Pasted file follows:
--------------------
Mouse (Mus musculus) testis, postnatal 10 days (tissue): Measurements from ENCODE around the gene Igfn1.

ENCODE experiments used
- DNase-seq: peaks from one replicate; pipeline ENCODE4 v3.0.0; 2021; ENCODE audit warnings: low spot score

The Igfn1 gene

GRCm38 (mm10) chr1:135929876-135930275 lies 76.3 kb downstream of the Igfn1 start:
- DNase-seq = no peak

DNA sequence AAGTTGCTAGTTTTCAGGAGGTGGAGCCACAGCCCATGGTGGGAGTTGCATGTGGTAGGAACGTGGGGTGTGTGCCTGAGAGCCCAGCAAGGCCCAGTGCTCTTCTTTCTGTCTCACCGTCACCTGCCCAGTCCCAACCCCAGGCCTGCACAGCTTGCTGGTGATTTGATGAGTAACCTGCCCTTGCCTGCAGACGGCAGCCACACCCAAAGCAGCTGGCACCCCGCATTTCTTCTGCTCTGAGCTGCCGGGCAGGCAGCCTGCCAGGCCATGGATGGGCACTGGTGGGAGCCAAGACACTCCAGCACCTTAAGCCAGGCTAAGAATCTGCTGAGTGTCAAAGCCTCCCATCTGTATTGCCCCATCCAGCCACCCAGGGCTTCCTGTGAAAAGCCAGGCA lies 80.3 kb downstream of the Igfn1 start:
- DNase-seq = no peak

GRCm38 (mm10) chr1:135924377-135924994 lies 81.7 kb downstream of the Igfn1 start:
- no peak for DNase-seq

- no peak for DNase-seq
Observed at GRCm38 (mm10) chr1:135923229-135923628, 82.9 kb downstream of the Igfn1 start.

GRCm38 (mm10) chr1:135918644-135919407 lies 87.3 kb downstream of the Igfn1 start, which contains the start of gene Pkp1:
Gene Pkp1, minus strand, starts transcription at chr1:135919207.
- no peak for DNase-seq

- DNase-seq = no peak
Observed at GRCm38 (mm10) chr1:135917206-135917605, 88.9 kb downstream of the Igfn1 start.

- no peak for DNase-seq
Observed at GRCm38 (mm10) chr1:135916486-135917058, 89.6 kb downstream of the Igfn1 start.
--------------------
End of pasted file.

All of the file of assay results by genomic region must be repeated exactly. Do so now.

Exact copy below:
Mouse (Mus musculus) testis, postnatal 10 days (tissue): Measurements from ENCODE around the gene Igfn1.

ENCODE experiments used
- DNase-seq: peaks from one replicate; pipeline ENCODE4 v3.0.0; 2021; ENCODE audit warnings: low spot score

The Igfn1 gene

GRCm38 (mm10) chr1:135929876-135930275 lies 76.3 kb downstream of the Igfn1 start:
- DNase-seq = no peak

DNA sequence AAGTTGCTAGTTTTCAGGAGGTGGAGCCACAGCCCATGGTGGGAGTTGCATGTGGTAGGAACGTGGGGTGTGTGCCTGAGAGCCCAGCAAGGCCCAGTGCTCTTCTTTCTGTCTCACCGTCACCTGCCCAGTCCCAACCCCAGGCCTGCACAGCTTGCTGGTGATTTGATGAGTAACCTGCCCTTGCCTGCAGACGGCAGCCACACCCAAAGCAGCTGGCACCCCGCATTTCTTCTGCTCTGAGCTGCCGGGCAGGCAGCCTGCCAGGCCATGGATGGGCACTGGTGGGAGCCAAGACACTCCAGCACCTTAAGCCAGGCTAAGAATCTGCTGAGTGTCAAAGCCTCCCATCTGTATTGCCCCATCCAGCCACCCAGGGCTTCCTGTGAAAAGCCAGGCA lies 80.3 kb downstream of the Igfn1 start:
- DNase-seq = no peak

GRCm38 (mm10) chr1:135924377-135924994 lies 81.7 kb downstream of the Igfn1 start:
- no peak for DNase-seq

- no peak for DNase-seq
Observed at GRCm38 (mm10) chr1:135923229-135923628, 82.9 kb downstream of the Igfn1 start.

GRCm38 (mm10) chr1:135918644-135919407 lies 87.3 kb downstream of the Igfn1 start, which contains the start of gene Pkp1:
Gene Pkp1, minus strand, starts transcription at chr1:135919207.
- no peak for DNase-seq

- DNase-seq = no peak
Observed at GRCm38 (mm10) chr1:135917206-135917605, 88.9 kb downstream of the Igfn1 start.

- no peak for DNase-seq
Observed at GRCm38 (mm10) chr1:135916486-135917058, 89.6 kb downstream of the Igfn1 start.